In a report released Tuesday, the UN suggested that a famine declaration in Somalia has been narrowly averted due to the response of humanitarian actors and local communities. However, the still "catastrophic" situation risks tipping into famine in southern Somalia in the coming months.
The report suggests that 8.3M people are expected to face "crisis" or worse conditions between April-June 2023, due to "the impacts of five consecutive seasons of poor rainfall, a likely sixth season of below-average rainfall from March to June 2023, and exceptionally high food prices, exacerbated by concurrent conflict/insecurity and disease outbreaks."
The generosity of the international humanitarian community and the UN system is all that has kept Somalia from temporarily slipping into a catastrophic famine. If a full-court press of aid isn't scaled up, early next year could be a nightmare. In a world with an unstable climate, a sixth-straight failure of the rainy season will cause mass suffering — we can and must ensure that food security is a sustained reality.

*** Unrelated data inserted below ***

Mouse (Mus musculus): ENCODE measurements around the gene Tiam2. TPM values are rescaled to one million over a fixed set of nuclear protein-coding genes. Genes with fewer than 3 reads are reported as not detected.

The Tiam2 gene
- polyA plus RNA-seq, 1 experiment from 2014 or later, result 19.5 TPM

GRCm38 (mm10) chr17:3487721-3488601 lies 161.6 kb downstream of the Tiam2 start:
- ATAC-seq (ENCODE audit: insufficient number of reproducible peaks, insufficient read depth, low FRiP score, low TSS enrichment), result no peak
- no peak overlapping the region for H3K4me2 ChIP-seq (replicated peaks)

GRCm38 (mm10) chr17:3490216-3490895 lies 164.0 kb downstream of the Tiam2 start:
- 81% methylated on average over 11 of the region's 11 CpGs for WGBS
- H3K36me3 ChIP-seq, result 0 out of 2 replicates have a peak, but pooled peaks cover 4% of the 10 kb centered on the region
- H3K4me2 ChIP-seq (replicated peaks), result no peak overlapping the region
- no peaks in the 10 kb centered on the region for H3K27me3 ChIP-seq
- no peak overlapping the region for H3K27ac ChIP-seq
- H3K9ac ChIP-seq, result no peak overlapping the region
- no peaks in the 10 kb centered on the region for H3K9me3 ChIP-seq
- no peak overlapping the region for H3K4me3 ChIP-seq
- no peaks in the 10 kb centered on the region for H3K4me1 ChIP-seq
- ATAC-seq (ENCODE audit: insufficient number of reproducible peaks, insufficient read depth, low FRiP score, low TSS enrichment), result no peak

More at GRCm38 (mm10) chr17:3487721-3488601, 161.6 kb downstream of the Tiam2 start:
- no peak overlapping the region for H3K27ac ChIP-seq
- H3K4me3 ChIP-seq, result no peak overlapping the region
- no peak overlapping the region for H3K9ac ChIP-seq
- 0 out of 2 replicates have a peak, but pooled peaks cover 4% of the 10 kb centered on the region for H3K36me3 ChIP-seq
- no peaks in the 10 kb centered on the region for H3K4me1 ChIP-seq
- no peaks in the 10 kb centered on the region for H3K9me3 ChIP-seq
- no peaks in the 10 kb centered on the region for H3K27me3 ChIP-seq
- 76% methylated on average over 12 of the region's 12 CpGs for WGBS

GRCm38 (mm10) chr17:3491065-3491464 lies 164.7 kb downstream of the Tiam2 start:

Hot-button issues like famine declarations are always part of a complex political tapestry. The current Somali government is worried that a formal famine declaration may prompt unstable rural-to-urban migration, play into the hands of al -Shabaab, and divert international funds away from investment, development, health care, education, and climate resilience. While the global community needs to address food insecurity, it must sensitively support the holistic needs of Somalia also.